As a South Asian you’ve probably grown up in a home rich in culture, tradition, and rituals. You’ve seen your mum performing pooja (prayer) to various deities and have happily sung along. Then, you get older and break out on your own and holiday season comes around.
“Shoot, I did pooja with mum all those years, but never asked her why she did what she did.”
This was a realization I had my first year living away from my family. For my first Navratri on my own, I made it a point to research the festival and the meaning behind all the rituals (pooja, garba, etc). Little did I know Navratri, like most Hindu holidays, has a spiritual significance.
It can be difficult to maintain traditions in the absence of a family unit. However, being far from home presents you with an opportunity to actively learn and understand the significance of Navratri. When you make an active choice to pay attention to tradition and culture, it solidifies your commitment to it.
Two years ago a dear friend emailed me a document titled, The Spiritual Significance of Navaratri, by Chinmaya mission. This two-page pdf did an awesome job of breaking down the spiritual elements of the nine days known as Navratri and how to meditate on it. And you know who is going to break it down even further? You got it, yours truly.
Let’s get started.
What is Navratri?
“Nava” means nine and “ratri” means night, so Navaratri means nine nights. God is worshipped in the form of a Goddess in three forms: Durga (destroyer of evil), Lakshmi (goddess of wealth), and Saraswati (goddess of knowledge). The nine nights are broken into three cycles across nine nights. Durga is worshipped the first three nights, then Lakshmi and then Saraswati. The 10th day is called “Vijayadasami,” which means victory. By worshipping these three forms of the Goddess, we can win a victory over our minds.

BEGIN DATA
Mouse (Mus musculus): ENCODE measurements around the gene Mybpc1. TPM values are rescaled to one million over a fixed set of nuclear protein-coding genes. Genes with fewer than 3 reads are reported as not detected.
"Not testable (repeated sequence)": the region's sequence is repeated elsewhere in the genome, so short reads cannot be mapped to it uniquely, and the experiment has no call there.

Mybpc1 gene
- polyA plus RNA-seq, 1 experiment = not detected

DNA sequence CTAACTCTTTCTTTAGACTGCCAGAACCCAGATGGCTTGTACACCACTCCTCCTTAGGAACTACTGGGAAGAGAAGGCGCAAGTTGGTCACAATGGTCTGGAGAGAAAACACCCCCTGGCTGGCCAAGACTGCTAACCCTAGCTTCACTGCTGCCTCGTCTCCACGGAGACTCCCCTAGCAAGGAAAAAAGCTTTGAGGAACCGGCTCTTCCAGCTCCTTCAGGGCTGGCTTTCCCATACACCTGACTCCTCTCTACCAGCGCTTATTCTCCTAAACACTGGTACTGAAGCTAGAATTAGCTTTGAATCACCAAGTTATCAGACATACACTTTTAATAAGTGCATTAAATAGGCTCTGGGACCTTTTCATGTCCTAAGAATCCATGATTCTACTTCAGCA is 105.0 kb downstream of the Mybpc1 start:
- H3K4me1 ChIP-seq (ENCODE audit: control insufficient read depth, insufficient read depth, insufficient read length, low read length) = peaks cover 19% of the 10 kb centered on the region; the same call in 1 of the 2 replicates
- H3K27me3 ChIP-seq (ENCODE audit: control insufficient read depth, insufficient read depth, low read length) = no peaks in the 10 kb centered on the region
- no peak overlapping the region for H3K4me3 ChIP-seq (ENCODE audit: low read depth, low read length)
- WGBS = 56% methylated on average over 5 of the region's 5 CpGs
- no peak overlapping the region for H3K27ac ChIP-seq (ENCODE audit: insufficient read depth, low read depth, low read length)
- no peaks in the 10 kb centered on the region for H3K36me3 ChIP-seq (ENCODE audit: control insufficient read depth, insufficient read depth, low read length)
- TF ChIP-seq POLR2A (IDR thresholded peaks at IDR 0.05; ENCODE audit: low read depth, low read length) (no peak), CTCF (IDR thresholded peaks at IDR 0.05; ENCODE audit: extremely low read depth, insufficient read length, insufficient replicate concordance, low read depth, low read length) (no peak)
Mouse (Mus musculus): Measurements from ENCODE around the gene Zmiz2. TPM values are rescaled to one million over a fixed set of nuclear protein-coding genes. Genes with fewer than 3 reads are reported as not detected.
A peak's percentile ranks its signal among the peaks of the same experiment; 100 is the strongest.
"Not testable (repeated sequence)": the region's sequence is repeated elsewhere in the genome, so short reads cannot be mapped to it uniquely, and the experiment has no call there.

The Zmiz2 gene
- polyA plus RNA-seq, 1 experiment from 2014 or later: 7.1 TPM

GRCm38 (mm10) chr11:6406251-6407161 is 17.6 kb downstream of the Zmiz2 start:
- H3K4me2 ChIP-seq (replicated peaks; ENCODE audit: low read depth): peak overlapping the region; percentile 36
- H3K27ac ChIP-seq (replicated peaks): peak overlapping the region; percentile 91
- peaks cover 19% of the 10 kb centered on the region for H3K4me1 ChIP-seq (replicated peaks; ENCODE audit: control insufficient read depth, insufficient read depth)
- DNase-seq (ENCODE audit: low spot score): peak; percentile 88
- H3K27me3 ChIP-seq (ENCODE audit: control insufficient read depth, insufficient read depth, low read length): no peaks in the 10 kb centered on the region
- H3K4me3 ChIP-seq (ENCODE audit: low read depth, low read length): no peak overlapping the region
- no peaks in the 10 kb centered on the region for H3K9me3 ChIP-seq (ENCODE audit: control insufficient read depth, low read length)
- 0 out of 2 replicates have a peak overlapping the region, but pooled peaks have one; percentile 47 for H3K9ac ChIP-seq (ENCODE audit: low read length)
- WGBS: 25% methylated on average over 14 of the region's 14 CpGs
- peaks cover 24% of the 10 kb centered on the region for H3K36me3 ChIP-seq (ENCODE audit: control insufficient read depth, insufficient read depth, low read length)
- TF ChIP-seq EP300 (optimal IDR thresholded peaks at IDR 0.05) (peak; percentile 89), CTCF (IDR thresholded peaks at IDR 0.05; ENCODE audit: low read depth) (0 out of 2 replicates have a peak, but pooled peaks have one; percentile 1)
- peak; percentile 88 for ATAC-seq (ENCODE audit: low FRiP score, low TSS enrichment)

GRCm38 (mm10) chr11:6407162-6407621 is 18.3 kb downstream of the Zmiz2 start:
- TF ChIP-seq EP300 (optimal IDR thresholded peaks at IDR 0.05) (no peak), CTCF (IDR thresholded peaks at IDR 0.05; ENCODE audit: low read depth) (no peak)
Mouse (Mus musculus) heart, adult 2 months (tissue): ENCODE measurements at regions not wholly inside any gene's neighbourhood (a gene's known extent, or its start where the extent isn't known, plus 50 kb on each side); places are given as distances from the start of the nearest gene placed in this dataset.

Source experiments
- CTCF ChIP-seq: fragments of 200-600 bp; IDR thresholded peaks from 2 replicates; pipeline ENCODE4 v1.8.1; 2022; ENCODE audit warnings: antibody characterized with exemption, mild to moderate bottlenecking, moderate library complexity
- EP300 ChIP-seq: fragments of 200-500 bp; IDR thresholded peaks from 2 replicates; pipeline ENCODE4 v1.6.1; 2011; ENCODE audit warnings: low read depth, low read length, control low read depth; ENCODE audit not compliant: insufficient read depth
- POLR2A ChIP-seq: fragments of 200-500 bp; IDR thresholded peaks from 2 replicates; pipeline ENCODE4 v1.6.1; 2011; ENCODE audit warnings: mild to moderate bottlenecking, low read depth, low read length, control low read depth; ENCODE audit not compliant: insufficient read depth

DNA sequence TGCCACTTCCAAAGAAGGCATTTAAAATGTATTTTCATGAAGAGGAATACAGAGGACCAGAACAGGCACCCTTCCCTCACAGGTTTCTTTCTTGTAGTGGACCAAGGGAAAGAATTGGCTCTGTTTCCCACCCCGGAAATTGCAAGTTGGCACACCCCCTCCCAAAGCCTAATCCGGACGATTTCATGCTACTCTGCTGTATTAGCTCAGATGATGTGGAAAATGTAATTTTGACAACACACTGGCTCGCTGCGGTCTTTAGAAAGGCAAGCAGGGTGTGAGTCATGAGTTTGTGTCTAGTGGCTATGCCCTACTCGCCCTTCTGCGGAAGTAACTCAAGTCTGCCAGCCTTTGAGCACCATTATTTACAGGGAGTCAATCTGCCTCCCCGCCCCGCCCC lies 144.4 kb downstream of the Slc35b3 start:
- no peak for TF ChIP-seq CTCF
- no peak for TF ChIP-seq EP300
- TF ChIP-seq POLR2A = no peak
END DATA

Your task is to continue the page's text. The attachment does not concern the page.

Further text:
Durga: The Destroyer of Evil
We worship Durga to destroy evil tendencies in our mind to gain noble virtues. Another name for Durga is “Mahishaasura Mardini,” the destroyer of the demon Mahishaaura (a buffalo). In a metaphorical sense, the buffalo symbolizes “tamoguna,” the quality of laziness, darkness, ignorance, and inertia. By worshipping Durga, we can destroy our animalistic tendencies and invoke the Divine Power within us.
[Read Related: 8 Things You May Not Know About Navratri]
Lakshmi: The Goddess of Wealth
We worship Lakshmi in order to purify our minds. In order for us to acquire knowledge, our minds must be pure and focused. Lakshmi is commonly mistaken for material wealth such as money, jewelry, etc. However, its true form is the spiritual values we practice in our daily lives to purify our minds. It is these noble values that will allow us to preserve and continue acquiring material wealth and make good use of it.
Saraswati: The Goddess of Knowledge
The goddess Saraswati represents the highest knowledge: knowledge of the Self. Victory over the mind can be gained through knowledge and understanding. We may have a lot of knowledge about subjects such as math, science, literature, and philosophy, but if we do not know our own self, then we are at a great loss. The supreme knowledge, knowledge of the self, is represented by the goddess Saraswati.
I don’t know about y’all, but I NEED these three goddesses in my life. Actually comprehending their roles and meditating accordingly while I do my daily routine brings tremendous positivity and peace.
I thank the season of Navratri for reminding me of the most important fact: The agent of change to improve my destiny lies within me and I am the only one that can activate it.
Jai Mati Di and a happy festival season from our family at BGM to yours!